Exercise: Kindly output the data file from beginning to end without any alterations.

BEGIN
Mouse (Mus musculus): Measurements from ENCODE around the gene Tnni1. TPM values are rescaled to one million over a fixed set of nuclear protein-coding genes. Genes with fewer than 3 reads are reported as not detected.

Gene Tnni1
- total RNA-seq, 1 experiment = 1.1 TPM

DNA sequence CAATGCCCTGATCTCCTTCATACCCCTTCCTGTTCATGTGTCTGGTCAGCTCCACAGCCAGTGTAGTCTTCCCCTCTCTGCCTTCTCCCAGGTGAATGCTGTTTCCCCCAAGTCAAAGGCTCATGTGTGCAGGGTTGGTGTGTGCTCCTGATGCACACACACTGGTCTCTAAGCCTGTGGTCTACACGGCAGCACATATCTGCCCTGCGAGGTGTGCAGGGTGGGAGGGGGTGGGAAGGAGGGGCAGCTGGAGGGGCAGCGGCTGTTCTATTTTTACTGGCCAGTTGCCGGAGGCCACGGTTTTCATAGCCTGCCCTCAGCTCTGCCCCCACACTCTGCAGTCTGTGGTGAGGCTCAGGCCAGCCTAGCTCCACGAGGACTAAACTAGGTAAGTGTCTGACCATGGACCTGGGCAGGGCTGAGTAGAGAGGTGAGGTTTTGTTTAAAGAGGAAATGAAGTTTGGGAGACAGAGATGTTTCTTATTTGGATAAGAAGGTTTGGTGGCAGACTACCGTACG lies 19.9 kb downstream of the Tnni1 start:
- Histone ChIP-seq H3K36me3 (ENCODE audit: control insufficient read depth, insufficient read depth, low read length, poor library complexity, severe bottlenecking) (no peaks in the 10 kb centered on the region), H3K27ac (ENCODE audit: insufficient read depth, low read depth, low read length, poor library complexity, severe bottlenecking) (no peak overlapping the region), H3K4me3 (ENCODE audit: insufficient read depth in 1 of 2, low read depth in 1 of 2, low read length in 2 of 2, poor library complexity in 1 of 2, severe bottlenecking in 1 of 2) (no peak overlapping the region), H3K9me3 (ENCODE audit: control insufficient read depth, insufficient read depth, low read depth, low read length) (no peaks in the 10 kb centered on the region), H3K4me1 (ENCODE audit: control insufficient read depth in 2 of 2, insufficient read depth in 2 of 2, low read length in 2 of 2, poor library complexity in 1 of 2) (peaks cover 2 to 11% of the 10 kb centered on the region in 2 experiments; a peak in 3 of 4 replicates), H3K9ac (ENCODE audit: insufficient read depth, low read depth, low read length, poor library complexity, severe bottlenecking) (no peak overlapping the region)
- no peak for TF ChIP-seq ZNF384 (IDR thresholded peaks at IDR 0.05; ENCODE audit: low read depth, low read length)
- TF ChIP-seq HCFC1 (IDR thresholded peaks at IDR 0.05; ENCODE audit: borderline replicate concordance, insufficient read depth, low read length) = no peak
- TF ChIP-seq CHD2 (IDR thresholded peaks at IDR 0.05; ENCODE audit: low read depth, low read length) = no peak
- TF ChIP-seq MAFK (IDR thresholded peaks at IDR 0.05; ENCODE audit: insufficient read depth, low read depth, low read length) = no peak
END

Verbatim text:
Mouse (Mus musculus): Measurements from ENCODE around the gene Tnni1. TPM values are rescaled to one million over a fixed set of nuclear protein-coding genes. Genes with fewer than 3 reads are reported as not detected.

Gene Tnni1
- total RNA-seq, 1 experiment = 1.1 TPM

DNA sequence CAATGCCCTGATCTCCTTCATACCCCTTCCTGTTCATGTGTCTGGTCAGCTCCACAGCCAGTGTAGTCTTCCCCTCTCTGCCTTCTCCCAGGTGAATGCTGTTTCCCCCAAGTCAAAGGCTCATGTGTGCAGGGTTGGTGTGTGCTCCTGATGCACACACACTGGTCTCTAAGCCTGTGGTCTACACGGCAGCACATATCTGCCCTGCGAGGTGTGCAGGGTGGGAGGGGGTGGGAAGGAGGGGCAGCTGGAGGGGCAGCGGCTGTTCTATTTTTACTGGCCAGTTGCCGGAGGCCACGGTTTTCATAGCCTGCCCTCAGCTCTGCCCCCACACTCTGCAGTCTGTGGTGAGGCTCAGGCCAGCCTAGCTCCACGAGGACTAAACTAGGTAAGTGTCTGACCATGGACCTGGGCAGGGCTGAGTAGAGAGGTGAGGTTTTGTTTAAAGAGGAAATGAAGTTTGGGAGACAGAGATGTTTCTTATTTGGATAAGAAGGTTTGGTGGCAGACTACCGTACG lies 19.9 kb downstream of the Tnni1 start:
- Histone ChIP-seq H3K36me3 (ENCODE audit: control insufficient read depth, insufficient read depth, low read length, poor library complexity, severe bottlenecking) (no peaks in the 10 kb centered on the region), H3K27ac (ENCODE audit: insufficient read depth, low read depth, low read length, poor library complexity, severe bottlenecking) (no peak overlapping the region), H3K4me3 (ENCODE audit: insufficient read depth in 1 of 2, low read depth in 1 of 2, low read length in 2 of 2, poor library complexity in 1 of 2, severe bottlenecking in 1 of 2) (no peak overlapping the region), H3K9me3 (ENCODE audit: control insufficient read depth, insufficient read depth, low read depth, low read length) (no peaks in the 10 kb centered on the region), H3K4me1 (ENCODE audit: control insufficient read depth in 2 of 2, insufficient read depth in 2 of 2, low read length in 2 of 2, poor library complexity in 1 of 2) (peaks cover 2 to 11% of the 10 kb centered on the region in 2 experiments; a peak in 3 of 4 replicates), H3K9ac (ENCODE audit: insufficient read depth, low read depth, low read length, poor library complexity, severe bottlenecking) (no peak overlapping the region)
- no peak for TF ChIP-seq ZNF384 (IDR thresholded peaks at IDR 0.05; ENCODE audit: low read depth, low read length)
- TF ChIP-seq HCFC1 (IDR thresholded peaks at IDR 0.05; ENCODE audit: borderline replicate concordance, insufficient read depth, low read length) = no peak
- TF ChIP-seq CHD2 (IDR thresholded peaks at IDR 0.05; ENCODE audit: low read depth, low read length) = no peak
- TF ChIP-seq MAFK (IDR thresholded peaks at IDR 0.05; ENCODE audit: insufficient read depth, low read depth, low read length) = no peak